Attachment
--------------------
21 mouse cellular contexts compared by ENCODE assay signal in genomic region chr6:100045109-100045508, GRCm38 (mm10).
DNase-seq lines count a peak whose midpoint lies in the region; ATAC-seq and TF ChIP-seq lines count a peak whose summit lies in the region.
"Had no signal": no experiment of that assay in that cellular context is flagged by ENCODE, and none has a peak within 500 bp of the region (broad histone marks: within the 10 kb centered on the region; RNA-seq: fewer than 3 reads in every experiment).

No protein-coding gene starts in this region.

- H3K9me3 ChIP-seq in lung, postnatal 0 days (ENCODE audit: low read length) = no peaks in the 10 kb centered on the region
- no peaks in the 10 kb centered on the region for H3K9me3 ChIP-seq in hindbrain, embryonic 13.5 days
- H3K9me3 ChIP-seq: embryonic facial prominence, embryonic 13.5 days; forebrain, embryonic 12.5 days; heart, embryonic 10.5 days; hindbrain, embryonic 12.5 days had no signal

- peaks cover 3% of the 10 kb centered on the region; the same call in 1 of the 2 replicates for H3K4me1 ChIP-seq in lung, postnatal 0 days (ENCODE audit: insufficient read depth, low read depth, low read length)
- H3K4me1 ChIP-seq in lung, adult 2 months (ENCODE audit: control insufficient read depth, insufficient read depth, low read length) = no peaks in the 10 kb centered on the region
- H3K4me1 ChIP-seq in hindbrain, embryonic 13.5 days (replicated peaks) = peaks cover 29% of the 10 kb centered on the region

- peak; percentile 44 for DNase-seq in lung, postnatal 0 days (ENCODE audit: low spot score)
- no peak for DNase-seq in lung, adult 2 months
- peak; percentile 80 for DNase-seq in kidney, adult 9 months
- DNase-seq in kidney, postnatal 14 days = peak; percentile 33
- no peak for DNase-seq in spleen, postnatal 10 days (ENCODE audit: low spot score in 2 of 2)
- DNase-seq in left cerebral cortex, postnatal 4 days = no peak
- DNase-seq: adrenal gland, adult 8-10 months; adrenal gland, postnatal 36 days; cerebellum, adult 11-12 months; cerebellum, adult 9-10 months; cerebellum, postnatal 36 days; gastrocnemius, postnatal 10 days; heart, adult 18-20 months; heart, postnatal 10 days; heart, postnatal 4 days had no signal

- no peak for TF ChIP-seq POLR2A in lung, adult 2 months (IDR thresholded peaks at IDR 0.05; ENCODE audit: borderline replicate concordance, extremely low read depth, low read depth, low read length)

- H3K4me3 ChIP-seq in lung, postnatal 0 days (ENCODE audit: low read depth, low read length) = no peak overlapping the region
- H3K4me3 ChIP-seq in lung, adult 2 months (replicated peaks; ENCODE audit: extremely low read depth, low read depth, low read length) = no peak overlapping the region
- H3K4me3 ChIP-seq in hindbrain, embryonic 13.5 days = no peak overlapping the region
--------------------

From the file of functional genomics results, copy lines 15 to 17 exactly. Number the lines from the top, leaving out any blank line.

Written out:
- no peak for DNase-seq in spleen, postnatal 10 days (ENCODE audit: low spot score in 2 of 2)
- DNase-seq in left cerebral cortex, postnatal 4 days = no peak
- DNase-seq: adrenal gland, adult 8-10 months; adrenal gland, postnatal 36 days; cerebellum, adult 11-12 months; cerebellum, adult 9-10 months; cerebellum, postnatal 36 days; gastrocnemius, postnatal 10 days; heart, adult 18-20 months; heart, postnatal 10 days; heart, postnatal 4 days had no signal